Police officers lawfully arrest a suspect, search him, and seize his cell phone. Sometime later, without first getting a search warrant, an officer answers an incoming call, reads an incoming text, or examines the phone’s memory, call log, prior text messages, photographs, or Internet access records. As a result, the police acquire information that leads to additional evidence concerning the arrest crime, or a totally different and unrelated crime. Prior to trial, the defendant moves to suppress the evidence. The prosecutor argues that the officer’s action was justified by exigent circumstances, constituted a lawful search incident to the arrest, or both. Part I of this Article sets out the general rules governing searches and seizures by the police. Part II examines the exigent circumstances doctrine and its application to cell phone searches. It concludes that, properly construed, that doctrine can be applied to cell phone searches without excessive invasions of privacy. Part III examines the search incident to arrest doctrine, criticizes the courts that have taken either too permissive or too restrictive an approach to that doctrine’s application to cell phone searches, and proposes an approach that strikes an appropriate balance between the purposes underlying the doctrine and respect for the quantity and kinds of information that the typical cell phone contains.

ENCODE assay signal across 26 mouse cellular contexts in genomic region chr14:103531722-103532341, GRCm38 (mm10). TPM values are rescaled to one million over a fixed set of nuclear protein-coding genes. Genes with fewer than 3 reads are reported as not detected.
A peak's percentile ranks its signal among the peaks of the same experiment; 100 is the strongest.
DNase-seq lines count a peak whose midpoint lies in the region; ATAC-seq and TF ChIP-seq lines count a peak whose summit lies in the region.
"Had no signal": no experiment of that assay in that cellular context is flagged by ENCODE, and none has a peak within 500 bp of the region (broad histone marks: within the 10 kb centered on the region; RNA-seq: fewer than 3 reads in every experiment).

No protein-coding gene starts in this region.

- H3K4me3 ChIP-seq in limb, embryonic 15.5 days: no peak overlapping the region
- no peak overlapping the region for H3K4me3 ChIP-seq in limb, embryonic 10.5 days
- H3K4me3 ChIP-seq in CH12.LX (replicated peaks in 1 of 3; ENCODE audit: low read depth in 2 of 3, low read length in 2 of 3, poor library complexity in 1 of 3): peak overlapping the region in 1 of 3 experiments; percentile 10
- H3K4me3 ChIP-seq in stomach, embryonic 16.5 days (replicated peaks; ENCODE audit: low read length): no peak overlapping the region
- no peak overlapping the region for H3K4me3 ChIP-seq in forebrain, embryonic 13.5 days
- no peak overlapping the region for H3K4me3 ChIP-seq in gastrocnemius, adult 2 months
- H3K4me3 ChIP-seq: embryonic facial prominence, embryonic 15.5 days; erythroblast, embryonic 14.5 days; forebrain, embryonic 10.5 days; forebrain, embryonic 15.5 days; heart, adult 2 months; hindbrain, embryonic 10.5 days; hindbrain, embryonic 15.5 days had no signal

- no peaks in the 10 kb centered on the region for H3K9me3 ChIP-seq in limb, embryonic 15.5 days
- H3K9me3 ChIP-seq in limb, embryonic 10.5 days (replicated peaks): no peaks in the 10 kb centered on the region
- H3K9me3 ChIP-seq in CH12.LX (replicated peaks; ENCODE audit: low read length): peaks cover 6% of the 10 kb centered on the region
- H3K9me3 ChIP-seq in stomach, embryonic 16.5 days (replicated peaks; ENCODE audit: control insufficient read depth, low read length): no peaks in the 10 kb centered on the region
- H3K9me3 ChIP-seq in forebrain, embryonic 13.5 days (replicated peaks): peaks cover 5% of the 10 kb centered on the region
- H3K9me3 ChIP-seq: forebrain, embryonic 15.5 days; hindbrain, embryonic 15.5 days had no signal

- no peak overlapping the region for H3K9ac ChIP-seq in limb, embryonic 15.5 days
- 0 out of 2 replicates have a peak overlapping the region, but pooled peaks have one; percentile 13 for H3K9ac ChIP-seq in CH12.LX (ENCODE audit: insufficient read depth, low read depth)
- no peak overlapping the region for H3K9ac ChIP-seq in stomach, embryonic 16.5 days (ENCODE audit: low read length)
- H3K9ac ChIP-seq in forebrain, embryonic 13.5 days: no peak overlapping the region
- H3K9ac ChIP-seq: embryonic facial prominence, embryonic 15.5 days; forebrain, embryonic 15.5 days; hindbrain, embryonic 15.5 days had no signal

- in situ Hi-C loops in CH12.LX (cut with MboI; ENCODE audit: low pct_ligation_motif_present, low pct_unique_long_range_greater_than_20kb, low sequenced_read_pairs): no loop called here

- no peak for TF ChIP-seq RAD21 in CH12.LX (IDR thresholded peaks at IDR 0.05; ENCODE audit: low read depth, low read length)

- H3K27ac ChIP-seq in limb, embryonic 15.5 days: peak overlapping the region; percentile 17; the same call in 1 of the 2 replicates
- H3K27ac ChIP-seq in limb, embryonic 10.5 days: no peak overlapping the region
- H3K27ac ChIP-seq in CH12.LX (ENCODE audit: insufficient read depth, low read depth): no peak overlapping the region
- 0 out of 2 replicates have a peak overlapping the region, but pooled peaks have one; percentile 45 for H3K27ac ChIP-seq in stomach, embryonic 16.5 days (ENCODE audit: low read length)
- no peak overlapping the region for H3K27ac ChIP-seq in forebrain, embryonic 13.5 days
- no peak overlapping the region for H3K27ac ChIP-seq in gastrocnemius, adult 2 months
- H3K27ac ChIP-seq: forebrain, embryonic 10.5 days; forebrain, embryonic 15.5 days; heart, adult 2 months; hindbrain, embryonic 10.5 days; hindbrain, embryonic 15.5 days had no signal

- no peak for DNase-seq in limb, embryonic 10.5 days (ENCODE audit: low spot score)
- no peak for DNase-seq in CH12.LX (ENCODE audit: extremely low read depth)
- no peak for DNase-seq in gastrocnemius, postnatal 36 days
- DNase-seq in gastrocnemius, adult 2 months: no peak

Clifford S. Fishman, Searching Cell Phones After Arrest: Exceptions to the Warrant and Probable Cause Requirements, 66 RUTGERS L. REV. 995 (2013).